Journeying out on the edge is risky business. The problem, of course, is that if you don’t even start out, no journeying ever gets done.  A journey of a thousand miles and all that… .

Even tougher still is starting out  – taking action – when we have no idea at all where the route will lead us.  That can be downright scary.

Perhaps it would be better to have more information, a clearer map, a better day, a GPS, more food, extra water,  a lighter pack, maybe even a guide.  Yes, a guide would be good.  But that will mean we will have to wait for another day.  And certainly it will be safer – and the route clearer – on another day.

The problem is this:  we rarely, if ever,  have all we need to start out on any given day. The challenge is start out anyway.

The French poet Guillaume Apollinaire writes:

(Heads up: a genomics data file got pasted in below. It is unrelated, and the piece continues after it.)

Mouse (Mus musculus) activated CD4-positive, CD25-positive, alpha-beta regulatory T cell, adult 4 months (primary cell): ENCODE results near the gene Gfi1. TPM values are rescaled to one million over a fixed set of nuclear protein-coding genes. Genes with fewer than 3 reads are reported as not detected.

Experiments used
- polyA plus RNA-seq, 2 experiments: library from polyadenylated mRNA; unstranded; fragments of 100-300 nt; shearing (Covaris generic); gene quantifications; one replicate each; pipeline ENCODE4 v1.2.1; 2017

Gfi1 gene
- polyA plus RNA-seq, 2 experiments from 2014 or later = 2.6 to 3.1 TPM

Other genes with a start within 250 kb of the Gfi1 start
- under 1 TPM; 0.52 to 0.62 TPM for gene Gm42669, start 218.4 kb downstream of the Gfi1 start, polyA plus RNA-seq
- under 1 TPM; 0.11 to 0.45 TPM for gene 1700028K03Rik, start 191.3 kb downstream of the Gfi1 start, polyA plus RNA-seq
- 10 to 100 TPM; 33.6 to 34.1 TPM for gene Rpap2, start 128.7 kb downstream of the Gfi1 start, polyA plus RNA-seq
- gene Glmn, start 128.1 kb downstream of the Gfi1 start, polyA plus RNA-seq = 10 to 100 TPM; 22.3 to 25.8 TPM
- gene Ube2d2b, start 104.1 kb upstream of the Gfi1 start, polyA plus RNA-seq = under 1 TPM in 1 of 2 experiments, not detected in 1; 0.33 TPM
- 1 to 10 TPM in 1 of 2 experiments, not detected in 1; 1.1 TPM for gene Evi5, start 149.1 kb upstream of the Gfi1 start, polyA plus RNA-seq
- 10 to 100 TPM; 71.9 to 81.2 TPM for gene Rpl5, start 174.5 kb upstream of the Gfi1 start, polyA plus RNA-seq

Come to the edge, He said.                                                                                                             They said, We are afraid.                                                                                                               Come to the edge, He said.                                                                                                             They came.  He pushed them.                                                                                                       And they flew…

Many times, we just need to push ourselves out the door and start moving forward.

Executive coach Tony Jeary says, “focus on starting, rather than on finishing.” “Even if you don’t think you have everything you need,” he says, “start anyway.”  Go as far as you can see, and then you will be able to see farther.